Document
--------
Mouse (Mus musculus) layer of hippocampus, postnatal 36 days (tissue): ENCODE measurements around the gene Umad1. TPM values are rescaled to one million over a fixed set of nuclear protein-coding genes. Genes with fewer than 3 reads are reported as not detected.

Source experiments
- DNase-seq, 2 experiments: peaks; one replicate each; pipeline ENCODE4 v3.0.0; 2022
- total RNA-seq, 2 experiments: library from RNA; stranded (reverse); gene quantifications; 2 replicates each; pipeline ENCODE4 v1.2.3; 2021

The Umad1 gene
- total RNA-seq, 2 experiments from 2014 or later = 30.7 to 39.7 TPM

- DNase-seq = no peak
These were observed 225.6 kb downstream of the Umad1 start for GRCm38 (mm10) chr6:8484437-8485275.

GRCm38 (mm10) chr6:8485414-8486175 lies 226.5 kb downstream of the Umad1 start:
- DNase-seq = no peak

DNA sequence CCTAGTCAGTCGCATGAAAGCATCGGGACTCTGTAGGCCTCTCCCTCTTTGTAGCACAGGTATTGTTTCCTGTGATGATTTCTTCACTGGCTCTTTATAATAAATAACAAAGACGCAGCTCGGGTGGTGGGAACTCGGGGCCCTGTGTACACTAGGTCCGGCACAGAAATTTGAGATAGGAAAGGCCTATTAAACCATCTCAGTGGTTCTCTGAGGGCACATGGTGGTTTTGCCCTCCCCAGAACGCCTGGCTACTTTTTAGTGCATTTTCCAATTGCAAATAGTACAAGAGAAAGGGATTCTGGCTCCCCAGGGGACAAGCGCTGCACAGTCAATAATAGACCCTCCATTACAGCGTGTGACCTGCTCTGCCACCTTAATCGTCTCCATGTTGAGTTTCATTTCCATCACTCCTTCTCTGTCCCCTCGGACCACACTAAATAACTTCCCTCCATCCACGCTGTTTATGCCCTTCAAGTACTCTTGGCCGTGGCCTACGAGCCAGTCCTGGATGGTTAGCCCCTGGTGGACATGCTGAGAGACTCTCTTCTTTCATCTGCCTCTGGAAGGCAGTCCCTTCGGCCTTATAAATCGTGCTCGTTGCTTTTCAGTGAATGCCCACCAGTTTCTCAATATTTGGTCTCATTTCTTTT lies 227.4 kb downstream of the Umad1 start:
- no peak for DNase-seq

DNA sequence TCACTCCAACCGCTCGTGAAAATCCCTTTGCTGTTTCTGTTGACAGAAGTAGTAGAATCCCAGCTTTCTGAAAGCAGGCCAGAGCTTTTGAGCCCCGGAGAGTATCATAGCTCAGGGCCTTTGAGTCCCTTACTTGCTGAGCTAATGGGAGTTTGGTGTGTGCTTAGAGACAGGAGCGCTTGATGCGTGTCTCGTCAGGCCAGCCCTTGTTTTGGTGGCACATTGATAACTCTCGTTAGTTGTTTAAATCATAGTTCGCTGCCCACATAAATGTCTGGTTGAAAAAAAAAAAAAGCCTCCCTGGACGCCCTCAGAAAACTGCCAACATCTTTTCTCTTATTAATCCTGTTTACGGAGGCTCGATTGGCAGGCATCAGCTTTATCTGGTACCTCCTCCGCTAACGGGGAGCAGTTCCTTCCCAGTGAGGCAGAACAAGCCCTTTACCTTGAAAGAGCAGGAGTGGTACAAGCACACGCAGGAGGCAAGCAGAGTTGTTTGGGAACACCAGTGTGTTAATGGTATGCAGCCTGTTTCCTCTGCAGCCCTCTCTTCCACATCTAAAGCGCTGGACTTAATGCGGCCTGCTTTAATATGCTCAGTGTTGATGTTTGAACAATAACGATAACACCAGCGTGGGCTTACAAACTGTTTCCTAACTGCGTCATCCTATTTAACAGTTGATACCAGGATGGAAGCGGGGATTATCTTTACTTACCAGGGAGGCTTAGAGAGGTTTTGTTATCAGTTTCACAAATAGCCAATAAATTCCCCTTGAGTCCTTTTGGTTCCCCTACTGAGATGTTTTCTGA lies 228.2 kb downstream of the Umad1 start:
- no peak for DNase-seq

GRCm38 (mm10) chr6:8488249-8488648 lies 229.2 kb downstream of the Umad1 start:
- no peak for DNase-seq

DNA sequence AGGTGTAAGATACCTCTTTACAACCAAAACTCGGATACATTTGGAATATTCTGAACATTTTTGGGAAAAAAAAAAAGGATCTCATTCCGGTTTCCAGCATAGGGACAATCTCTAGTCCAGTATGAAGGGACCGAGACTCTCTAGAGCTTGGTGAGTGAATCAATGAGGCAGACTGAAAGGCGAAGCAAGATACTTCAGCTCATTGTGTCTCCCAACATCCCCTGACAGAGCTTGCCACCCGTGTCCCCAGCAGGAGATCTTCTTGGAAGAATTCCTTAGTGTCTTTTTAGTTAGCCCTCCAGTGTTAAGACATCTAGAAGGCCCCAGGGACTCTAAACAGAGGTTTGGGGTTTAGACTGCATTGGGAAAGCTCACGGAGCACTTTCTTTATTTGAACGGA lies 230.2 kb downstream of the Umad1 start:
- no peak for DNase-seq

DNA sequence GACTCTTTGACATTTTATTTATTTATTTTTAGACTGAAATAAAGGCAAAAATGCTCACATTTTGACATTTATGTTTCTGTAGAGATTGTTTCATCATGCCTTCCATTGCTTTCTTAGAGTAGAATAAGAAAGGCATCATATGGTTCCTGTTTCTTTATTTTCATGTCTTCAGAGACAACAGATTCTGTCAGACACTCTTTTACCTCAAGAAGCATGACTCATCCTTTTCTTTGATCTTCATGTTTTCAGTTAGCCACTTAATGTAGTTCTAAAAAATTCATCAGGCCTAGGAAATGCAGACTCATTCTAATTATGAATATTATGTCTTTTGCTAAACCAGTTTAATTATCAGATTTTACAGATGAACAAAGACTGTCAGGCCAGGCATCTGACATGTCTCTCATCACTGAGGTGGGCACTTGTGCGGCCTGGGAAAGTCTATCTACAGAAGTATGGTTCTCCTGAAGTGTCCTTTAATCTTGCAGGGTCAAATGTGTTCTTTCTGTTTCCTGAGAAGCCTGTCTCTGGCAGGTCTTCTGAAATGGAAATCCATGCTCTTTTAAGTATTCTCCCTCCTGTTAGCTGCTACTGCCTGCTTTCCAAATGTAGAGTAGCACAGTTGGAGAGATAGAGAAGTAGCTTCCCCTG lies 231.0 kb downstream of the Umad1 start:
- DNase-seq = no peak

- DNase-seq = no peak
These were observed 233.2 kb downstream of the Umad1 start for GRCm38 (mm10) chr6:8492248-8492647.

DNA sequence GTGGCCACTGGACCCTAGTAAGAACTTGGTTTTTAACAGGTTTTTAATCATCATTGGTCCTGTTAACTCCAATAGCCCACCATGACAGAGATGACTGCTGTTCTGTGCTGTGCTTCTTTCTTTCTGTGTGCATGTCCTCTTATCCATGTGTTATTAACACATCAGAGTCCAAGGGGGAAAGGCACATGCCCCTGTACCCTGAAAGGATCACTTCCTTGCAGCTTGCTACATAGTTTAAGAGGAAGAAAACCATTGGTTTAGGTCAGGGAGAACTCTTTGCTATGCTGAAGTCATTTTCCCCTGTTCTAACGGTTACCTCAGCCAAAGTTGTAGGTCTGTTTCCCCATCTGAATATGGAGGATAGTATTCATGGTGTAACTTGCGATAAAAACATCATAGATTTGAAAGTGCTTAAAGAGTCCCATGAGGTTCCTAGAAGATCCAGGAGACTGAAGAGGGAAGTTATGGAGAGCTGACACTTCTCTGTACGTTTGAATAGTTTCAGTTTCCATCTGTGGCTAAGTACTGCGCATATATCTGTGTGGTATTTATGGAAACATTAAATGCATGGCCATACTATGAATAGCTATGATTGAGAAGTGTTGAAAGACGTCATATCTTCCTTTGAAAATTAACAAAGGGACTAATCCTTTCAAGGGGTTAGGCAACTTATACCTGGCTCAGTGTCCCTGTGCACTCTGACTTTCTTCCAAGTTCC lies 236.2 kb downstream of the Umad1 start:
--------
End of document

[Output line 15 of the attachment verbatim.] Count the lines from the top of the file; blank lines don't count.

GRCm38 (mm10) chr6:8488249-8488648 lies 229.2 kb downstream of the Umad1 start: